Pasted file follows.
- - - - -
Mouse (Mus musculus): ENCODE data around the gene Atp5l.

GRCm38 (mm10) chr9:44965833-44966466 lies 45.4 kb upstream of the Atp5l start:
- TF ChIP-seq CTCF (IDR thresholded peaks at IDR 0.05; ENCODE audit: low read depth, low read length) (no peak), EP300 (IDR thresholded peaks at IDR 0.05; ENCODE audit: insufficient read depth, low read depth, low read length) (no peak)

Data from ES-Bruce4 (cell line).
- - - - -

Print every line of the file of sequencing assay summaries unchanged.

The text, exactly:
Mouse (Mus musculus): ENCODE data around the gene Atp5l.

GRCm38 (mm10) chr9:44965833-44966466 lies 45.4 kb upstream of the Atp5l start:
- TF ChIP-seq CTCF (IDR thresholded peaks at IDR 0.05; ENCODE audit: low read depth, low read length) (no peak), EP300 (IDR thresholded peaks at IDR 0.05; ENCODE audit: insufficient read depth, low read depth, low read length) (no peak)

Data from ES-Bruce4 (cell line).